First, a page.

Virtual Extension Events: Join Us Online for Engaging Webinars

Southwest Yard & Garden by Dr. Marisa ThompsonI'll keep adding event links as I get them... so please email info to me directly: - Thanks, MarisaFrom peaches to pests to tomatoes and more, NMSU Cooperative Extension Service offers all sorts of online educational opportunities in the coming months. Photo credits M. Thompson.Question: I missed your “Ready, Set, GROW!” classes. Are there any other online classes or videos this fall?
-Linda A., Las Vegas, NMAnswer: Thank you for reaching out. Good news times two: 1) you only missed the first two of the "Ready, Set, GROW!" webinar series that runs twice a month through March 2021, and 2) each webinar is being recorded, so you'll be able to access them if you can’t attend the live sessions. For years I’ve been inspired by the many people who show up to attend the various NMSU Cooperative Extension Service presentations and workshops we give across the state. In response to COVID, we’re now transiti…

Late-season Notes on the Western Grape Leafhopper with Extension Viticulturist Gill Giese

Southwest Yard & Garden by Dr. Marisa Thompson 
with Guest Contributor Dr. Gill Giese, NMSU Extension Viticulture SpecialistThe blotchy, speckled surface on this grape leaf in Placitas (left) is a classic symptom of leafhopper damage, and the culprits can usually be found by looking under the leaf with a magnifying lens (right). Photo credits M. Thompson.Question: We bought a small vineyard and have noticed that the whitish-yellow speckles and blotches on our grapevine leaves are looking worse and worse.                                            -Barb B., Placitas Answer: I had the pleasure of visiting this site in Placitas a few weeks ago, so I examined the grape leaves up close—very close. Using a hand lens and looking very carefully under the leaves, I took photos of tiny white insects, some of which had red spots on their backs. To me, the insects combined with the leaf damage symptoms point to a common pest in our area: grape leafhoppers, likely the western grape leafhopper in …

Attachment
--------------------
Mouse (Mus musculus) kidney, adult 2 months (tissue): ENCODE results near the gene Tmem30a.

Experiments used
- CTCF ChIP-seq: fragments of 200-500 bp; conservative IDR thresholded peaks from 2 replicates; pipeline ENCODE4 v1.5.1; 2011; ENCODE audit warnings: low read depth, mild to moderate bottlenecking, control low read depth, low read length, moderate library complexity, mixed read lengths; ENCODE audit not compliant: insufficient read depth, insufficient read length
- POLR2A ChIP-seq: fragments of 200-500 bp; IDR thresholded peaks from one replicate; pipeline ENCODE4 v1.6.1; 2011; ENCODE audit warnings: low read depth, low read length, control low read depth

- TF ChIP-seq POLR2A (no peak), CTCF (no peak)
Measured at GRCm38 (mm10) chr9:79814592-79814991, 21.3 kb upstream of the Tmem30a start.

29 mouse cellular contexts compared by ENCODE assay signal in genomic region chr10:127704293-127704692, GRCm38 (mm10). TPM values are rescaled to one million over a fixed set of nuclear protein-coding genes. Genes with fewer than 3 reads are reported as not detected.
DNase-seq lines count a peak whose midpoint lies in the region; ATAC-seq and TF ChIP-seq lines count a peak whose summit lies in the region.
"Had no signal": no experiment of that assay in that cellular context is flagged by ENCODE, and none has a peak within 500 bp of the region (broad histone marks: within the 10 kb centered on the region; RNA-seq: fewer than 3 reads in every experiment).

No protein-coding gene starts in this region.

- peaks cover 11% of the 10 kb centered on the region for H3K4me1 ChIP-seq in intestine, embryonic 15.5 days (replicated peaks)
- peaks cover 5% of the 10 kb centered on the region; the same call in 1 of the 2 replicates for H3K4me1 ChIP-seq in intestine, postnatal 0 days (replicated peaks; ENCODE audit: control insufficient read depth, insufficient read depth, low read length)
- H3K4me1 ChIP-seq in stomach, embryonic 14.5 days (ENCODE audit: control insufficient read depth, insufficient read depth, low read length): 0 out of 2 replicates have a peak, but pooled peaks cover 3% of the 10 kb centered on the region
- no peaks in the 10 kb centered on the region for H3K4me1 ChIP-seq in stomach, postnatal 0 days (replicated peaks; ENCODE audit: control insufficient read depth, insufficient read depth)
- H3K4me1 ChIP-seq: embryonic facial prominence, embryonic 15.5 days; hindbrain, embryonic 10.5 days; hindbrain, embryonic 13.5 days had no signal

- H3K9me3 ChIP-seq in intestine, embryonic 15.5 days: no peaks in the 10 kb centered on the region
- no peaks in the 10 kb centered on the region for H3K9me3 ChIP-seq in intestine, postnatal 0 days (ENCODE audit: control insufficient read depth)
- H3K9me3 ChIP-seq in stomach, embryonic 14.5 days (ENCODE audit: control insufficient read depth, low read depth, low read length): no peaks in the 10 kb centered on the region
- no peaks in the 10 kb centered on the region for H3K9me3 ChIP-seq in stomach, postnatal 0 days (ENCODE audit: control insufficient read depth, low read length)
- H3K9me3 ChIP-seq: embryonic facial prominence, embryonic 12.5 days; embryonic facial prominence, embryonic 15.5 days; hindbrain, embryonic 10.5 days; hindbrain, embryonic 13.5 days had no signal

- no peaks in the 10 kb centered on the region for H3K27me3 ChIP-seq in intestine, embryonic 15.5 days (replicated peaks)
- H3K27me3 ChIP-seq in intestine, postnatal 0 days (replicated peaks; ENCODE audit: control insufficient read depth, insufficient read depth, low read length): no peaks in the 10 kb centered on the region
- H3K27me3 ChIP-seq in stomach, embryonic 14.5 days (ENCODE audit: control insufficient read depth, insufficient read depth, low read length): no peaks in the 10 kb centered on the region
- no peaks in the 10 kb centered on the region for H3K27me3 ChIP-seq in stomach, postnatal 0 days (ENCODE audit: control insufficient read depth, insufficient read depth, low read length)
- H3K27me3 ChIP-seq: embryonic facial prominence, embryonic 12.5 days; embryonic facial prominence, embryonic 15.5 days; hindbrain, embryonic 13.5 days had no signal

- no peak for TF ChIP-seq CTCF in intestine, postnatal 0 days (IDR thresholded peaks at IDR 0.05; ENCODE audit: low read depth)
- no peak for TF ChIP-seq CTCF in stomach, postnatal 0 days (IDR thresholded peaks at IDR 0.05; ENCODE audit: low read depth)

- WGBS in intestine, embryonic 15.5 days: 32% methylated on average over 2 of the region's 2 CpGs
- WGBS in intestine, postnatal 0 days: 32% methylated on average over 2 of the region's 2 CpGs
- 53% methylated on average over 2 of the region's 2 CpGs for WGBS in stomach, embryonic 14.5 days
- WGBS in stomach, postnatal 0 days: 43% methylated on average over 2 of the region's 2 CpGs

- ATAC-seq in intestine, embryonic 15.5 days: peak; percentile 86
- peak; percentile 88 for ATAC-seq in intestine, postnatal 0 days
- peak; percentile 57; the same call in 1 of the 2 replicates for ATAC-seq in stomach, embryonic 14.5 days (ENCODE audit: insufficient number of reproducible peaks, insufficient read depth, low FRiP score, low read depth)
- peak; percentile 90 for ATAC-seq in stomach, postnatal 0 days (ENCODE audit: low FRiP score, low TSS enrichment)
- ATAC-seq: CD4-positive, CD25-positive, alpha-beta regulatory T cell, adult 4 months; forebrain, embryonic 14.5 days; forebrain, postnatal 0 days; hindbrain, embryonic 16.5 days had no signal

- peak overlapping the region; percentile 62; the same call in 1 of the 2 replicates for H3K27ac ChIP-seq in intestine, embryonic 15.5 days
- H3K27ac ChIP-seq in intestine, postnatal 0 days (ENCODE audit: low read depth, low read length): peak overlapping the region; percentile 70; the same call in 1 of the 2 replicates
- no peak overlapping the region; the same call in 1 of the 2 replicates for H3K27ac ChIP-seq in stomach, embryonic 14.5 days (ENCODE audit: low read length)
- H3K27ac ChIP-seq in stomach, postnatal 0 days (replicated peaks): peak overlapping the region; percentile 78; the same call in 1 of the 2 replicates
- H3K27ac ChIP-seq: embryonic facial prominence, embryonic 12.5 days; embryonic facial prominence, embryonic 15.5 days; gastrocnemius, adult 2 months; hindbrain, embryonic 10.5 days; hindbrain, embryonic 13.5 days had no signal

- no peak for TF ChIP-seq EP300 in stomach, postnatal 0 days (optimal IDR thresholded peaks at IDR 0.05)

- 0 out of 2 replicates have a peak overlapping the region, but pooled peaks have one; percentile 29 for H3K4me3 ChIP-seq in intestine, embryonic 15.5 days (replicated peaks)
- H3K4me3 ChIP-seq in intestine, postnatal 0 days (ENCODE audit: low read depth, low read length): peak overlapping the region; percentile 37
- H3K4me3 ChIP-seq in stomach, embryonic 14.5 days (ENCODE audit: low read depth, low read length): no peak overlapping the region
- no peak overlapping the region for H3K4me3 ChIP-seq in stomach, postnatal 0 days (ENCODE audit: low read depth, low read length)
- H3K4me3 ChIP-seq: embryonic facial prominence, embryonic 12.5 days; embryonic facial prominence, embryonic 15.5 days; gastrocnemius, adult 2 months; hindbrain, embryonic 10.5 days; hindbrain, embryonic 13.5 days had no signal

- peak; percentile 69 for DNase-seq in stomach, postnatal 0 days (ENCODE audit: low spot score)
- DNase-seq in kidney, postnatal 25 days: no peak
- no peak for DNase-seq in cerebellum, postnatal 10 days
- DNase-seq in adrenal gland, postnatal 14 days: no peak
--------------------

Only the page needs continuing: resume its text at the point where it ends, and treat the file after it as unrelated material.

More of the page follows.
What To Do When Wind Damages Trees

Southwest Yard & Garden by Dr. Marisa Thompson
I lost about 1/3 of my crabapple tree and probably more than 1/2 of a mimosa tree in the wind storm on Tuesday. Is there anything I should do to try to help them?  -Laura P., Albuquerque
Answer: Great question! The short answer is, "No, at least not urgently, and there’s no need for any type of wound sealant." For now, in case it helps you rest easier, imagine what your trees would do if they were all alone in the forest and were damaged by wind gusts. They'd just sit there and be fine. That is, unless there are any immediate risks, like a car parked underneath or an area of high pedestrian activity nearby where a partially broken limb could fall and hurt someone. 
Aside from considering bodily harm and property damage, the next step mostly depends on how bad the damage was. How thick were the branches that were broken? How many branches, approximately, per tree? And are they within easy reach from the ground?